Benchmarking Energy and Water Use

At the Lodging Green and Sustainability Conference and Expo in Dallas, experts discussed the ins and outs of energy and water efficiency audits. Here are a few tips for benchmarking your hotel’s performance and identifying cost savings that will benefit the bottom line.

—Start off simple by talking to your housekeepers, front desk agents, and other associates to identify areas in the hotel where you might realize water and energy savings, says Wes Shirley, director of engineering at the Grand Hyatt Atlanta. Then, create a baseline. “Most hotel brands have some kind of benchmarking,” Shirley says. “Make that your rule of thumb each year.”

—Compare your current performance to your property’s historical performance or the performance of comparable hotels in the area. If consumption levels aren’t where they should be, run some checks to figure out why you’re in the red zone, says Renee Swoger, director of capital administration and energy for G6 Hospitality. For instance, if your water meter is spinning rapidly at 3 a.m. when not a lot of guests are consuming water, you probably have an undetected leak. One easy way to identify a leak is to use toilet dye tablets. Multiple leaky toilets in a 100-room property can cost a substantial amount of money a year. “These are things you can do at the property level that are less capital investment related and more behavioral driven,” Swoger says.

—Take advantage of free energy and water efficiency audits from utility companies to collect information and data, Swoger says. “When you’re in charge of managing energy performance for 550 locations, you have to do it remotely,” she says of G6’s corporate-owned hotels. “We only have a certain amount of field engineers; we don’t have dedicated engineers for every property. We take advantage of free data when we can. There is a lot of good information that will come from those audits that will benefit you and you’re not obligated to buy anything.” In some cases local utility companies will cover part of the cost for a level one or two energy audit, says Amanda Townsend, manager of energy efficiency at Oncor. “At a minimum, they will perform a walk-through assessment to identify low-hanging fruit and what ROI you can expect from that,” Townsend says.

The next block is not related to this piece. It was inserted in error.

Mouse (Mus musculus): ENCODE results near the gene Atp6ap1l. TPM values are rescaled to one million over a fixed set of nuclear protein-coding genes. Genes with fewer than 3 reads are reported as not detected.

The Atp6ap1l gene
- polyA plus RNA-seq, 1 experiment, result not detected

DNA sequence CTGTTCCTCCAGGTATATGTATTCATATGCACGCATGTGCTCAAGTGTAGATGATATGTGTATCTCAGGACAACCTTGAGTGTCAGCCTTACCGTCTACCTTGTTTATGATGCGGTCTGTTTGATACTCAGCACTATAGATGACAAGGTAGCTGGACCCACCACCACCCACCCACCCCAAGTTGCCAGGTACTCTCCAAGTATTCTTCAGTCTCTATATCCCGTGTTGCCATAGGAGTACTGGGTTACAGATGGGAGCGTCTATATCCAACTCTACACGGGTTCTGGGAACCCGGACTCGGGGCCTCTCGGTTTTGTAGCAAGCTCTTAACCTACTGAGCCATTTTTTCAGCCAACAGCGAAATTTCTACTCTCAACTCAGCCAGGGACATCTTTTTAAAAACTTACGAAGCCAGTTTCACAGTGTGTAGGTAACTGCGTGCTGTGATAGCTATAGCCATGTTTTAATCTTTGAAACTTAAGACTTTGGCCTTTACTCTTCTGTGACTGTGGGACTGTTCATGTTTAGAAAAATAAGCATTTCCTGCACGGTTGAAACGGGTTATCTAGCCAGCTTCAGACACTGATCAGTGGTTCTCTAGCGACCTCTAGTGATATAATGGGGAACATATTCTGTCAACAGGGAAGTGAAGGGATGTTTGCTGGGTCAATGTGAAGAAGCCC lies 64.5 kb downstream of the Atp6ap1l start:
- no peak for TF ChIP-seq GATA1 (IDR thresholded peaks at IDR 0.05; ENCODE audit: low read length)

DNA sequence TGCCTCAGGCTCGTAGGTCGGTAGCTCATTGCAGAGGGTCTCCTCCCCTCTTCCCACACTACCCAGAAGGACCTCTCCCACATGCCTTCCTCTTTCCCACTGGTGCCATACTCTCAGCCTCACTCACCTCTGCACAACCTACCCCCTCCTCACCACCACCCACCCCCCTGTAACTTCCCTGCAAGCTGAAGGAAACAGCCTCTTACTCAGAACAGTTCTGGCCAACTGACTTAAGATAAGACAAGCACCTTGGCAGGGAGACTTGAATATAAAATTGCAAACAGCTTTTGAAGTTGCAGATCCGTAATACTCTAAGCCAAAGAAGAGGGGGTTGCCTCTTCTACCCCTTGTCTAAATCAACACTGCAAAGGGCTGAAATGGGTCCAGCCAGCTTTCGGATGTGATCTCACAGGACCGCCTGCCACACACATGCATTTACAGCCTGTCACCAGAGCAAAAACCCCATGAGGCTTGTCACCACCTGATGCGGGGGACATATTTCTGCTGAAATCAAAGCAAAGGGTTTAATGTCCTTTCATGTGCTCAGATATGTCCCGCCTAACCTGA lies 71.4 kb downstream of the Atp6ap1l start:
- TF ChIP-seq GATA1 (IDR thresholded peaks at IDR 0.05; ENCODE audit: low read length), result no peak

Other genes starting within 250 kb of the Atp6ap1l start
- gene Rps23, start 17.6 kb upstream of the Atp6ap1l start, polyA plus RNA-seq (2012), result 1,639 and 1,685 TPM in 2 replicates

—From flat rates to demand and energy charges, utility bills can be hard to understand. Ask for help so you can measure the true impact of your energy use, Townsend says. “In the case of being a local hotel owner, you should have an area manager or representative from the company that can explain the charges, what will change and what won’t,” she says. “It should be a free service.”

—Find rebates and incentives offered in your state for HVAC upgrades, LED lighting, low-flow toilets, showerheads, and other equipment to get the best ROI on capital driven projects for energy efficiency. “A lot of times utility incentives can drive the majority of where we spend capital dollars,” Swoger says.

—Teach employees how to properly use energy efficient technologies and controls or else projects will be completely wasteful, Townsend says. “When you do these things, make sure education goes all the way down, even to housekeeping,” she says. “They’re the ones that are going to be using that facility.”

—Perform a regression analysis to measure your hotel’s performance after a project is complete. “Once you implement initiatives and investments that come from an audit, make sure you’re measuring performance correctly and isolating controlled variables that are going to impact your performance,” Swoger says.

Photo credit: Maintenance worker reading meter via Bigstock

Previous articleRLJ Lodging Trust Acquires the SpringHill Suites Portland Hillsboro
Next articleBuilding Diversity in the Hotel Industry